Where was God?

When I look back at all the chaos in my mother’s life, I have asked myself the important question, “Where was God in all of the mess?”

I awoke this morning with the answer. He was in the morning glories I saw every day. He was there in the home of a new friend. He was there when I heard my sister sing, “He can turn the tides and calm the angry sea.”

I searched for Him. I found Him. He gave me hope through dark waters – through midnights.

For God so loved the world that He gave his only Son, that whoever believes in Him shall not perish but have eternal life.

John 3:16 (NIV)

When I heard the Good News, my life changed. Of course, the waters continued to be turbulent, but there was an anchor. There was a balm in Gilead. 

I found whom my soul loveth.

Song of Solomon 3:4

I found music. I found the tones of the cello reassuring and life affirming.

I found Living Water.


Trauma and Play

The idea of two diametrically opposed words has been in my thoughts.

I believe it is essential for anyone who has been through any kind of trauma to play. Yes, play. I just listened to Brene Brown’s podcast on spotify https://open.spotify.com/show/4P86ZzHf7EOlRG7do9LkKZ.

She says something really deep and something I’ve known about myself. We have to incorporate play into our lives. Brene said in her recent broadcast on “Unlocking Us” that she is not giving up pickle ball when things get tough. I hear you, girl.

I was so fortunate that while I was going through traumatic events in my childhood, I had a bicycle and rode around my safe neighborhood. The kids in the area played softball in the street. We played Red Light, Green Light. We stayed out till dark and just played. We had fun. That may have been part of what saved me.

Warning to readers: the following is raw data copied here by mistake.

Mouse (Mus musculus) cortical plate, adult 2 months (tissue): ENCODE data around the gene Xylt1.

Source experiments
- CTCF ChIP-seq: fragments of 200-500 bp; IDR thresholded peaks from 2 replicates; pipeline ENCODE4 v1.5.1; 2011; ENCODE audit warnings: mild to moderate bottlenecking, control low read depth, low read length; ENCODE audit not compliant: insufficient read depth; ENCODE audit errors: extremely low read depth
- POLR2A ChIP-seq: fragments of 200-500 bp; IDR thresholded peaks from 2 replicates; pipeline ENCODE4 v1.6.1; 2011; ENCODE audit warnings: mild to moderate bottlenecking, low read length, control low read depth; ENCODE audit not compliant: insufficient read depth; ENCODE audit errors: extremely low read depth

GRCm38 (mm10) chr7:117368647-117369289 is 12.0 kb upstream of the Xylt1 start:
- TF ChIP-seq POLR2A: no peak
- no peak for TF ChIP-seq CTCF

Even today, I make time for play. I play cards, penny poker, liverpool, gin rummy, joker….you get the idea, anything fun! As crazy as it sounds, I know this about me. I need to focus on fun things that have absolutely nothing to do with writing, trauma or deep stuff. I suspect research shows that we need it.

I love the Christmas season, but I know that it can be stressful. Expectations are high. “Must find the perfect gift,” your brain has probably told you a 1,000 times. No, really, you don’t. Sit with that thought. You do NOT have to purchase the perfect gift. In fact, I would argue there is no perfect gift.

“And he puzzled and puzzled ’till his puzzler was sore. Then the Grinch thought of something he hadn’t before. What if Christmas, he thought, doesn’t come from a store. What if Christmas, perhaps, means a little bit more.”

The Grinch

My favorite gifts are ones that money cannot buy. Reading with a child, sharing a butterfly kiss, spending time with friends and family, sharing your faith and what keeps you going…..these are treasures. I hope you find them during this season. I hope you play.

Here’s a paradox: I have little money but enough to get by; however, I’m as rich as I’ve ever been.

Faith and Hope

I would not be alive today if not for my faith in God. He sustains me. He holds me up when I cannot stand. He wraps His loving arms of hope around me.

I recently wrote about my mother running down the street with only a slip on. It felt very freeing to share that. Isn’t it amazing when we share our secrets, and the world doesn’t come to an end. We share our uttermost thoughts, and God loves us through it.

As a child and later as a teenager, I turned to the Bible for answers. I could have turned to drugs and other destructive addictions.

I walked a different path, and it has made all the difference.


Photo by Taryn Elliott on Pexels.com

Running with a Slip On

At this writing, I will soon be 65. I was probably 8 years old and in the 3rd grade when the following happened, I’ve never written it down, nor have I told anyone. Strange because I think of it often.